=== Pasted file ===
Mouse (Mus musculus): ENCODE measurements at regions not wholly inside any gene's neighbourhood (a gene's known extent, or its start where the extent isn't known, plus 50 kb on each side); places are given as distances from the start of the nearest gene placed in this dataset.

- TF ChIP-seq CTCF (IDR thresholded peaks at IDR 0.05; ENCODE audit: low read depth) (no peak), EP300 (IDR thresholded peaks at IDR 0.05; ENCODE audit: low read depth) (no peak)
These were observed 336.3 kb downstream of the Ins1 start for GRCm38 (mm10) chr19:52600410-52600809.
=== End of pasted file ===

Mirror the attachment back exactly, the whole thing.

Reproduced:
Mouse (Mus musculus): ENCODE measurements at regions not wholly inside any gene's neighbourhood (a gene's known extent, or its start where the extent isn't known, plus 50 kb on each side); places are given as distances from the start of the nearest gene placed in this dataset.

- TF ChIP-seq CTCF (IDR thresholded peaks at IDR 0.05; ENCODE audit: low read depth) (no peak), EP300 (IDR thresholded peaks at IDR 0.05; ENCODE audit: low read depth) (no peak)
These were observed 336.3 kb downstream of the Ins1 start for GRCm38 (mm10) chr19:52600410-52600809.